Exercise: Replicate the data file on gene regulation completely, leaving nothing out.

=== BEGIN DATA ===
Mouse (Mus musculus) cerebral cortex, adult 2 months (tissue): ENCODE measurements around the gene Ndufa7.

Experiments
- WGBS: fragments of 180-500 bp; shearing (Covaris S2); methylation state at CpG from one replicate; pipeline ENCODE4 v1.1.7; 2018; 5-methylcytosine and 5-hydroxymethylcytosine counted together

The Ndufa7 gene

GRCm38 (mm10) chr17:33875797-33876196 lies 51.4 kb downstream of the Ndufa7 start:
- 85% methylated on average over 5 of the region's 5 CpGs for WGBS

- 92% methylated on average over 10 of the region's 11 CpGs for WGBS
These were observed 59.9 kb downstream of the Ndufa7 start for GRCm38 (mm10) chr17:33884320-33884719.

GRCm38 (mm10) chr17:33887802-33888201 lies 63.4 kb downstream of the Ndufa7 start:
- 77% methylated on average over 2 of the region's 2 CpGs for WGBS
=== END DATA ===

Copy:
Mouse (Mus musculus) cerebral cortex, adult 2 months (tissue): ENCODE measurements around the gene Ndufa7.

Experiments
- WGBS: fragments of 180-500 bp; shearing (Covaris S2); methylation state at CpG from one replicate; pipeline ENCODE4 v1.1.7; 2018; 5-methylcytosine and 5-hydroxymethylcytosine counted together

The Ndufa7 gene

GRCm38 (mm10) chr17:33875797-33876196 lies 51.4 kb downstream of the Ndufa7 start:
- 85% methylated on average over 5 of the region's 5 CpGs for WGBS

- 92% methylated on average over 10 of the region's 11 CpGs for WGBS
These were observed 59.9 kb downstream of the Ndufa7 start for GRCm38 (mm10) chr17:33884320-33884719.

GRCm38 (mm10) chr17:33887802-33888201 lies 63.4 kb downstream of the Ndufa7 start:
- 77% methylated on average over 2 of the region's 2 CpGs for WGBS